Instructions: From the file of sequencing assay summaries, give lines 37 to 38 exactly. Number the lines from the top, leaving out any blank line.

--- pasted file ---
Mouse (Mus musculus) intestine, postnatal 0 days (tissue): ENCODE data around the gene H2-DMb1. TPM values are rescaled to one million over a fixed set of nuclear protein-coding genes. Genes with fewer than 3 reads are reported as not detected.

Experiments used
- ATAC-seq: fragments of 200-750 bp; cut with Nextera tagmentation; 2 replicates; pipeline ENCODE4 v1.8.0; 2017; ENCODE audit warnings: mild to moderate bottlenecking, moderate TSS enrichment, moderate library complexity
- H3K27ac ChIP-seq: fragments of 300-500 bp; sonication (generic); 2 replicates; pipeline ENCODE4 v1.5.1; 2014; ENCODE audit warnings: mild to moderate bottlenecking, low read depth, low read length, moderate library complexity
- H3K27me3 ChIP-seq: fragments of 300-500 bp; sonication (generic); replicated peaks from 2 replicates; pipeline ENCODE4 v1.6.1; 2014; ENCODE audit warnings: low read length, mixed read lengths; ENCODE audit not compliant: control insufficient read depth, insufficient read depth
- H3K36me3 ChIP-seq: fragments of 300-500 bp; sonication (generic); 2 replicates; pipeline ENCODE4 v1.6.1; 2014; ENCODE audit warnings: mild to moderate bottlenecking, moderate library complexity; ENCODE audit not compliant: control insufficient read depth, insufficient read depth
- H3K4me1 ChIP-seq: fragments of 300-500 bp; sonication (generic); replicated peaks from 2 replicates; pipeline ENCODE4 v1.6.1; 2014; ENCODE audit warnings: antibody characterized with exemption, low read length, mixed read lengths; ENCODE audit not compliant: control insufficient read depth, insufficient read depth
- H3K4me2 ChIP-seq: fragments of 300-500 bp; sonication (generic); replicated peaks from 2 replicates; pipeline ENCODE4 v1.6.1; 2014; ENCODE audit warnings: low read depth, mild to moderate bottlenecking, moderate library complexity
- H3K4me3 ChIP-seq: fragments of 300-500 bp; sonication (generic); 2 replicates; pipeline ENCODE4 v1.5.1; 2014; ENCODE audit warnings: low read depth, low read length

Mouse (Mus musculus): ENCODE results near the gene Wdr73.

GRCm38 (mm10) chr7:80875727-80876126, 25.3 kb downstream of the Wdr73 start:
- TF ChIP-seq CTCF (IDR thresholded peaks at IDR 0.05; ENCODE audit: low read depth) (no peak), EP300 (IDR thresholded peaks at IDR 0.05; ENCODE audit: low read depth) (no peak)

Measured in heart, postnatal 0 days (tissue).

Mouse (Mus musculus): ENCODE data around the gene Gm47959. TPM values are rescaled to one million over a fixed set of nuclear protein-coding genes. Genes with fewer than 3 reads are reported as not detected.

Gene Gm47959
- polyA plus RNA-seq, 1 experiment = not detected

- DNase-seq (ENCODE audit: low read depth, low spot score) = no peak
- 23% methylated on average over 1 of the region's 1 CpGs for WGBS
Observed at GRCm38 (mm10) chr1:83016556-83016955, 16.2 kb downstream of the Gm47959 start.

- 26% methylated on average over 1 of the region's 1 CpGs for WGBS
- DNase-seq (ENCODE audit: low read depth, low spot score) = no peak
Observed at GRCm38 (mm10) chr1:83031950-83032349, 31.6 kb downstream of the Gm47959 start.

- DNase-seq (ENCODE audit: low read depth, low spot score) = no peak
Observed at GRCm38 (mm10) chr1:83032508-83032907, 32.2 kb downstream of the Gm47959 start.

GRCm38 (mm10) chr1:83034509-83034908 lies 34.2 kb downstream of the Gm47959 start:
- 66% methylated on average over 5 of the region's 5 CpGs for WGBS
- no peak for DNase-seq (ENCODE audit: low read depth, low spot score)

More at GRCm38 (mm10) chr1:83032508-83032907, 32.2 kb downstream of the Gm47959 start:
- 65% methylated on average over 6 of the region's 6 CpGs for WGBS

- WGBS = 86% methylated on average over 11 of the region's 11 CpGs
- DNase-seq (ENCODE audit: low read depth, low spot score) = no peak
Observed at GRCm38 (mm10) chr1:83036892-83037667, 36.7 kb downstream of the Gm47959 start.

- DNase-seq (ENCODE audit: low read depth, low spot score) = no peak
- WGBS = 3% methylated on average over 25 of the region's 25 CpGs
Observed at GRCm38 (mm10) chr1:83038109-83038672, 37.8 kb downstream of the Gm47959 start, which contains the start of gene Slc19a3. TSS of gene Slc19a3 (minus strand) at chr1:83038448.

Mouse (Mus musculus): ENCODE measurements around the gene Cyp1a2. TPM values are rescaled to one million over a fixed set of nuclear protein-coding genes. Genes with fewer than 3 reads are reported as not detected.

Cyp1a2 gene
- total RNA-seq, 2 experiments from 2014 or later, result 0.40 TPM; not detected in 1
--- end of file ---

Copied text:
Cyp1a2 gene
- total RNA-seq, 2 experiments from 2014 or later, result 0.40 TPM; not detected in 1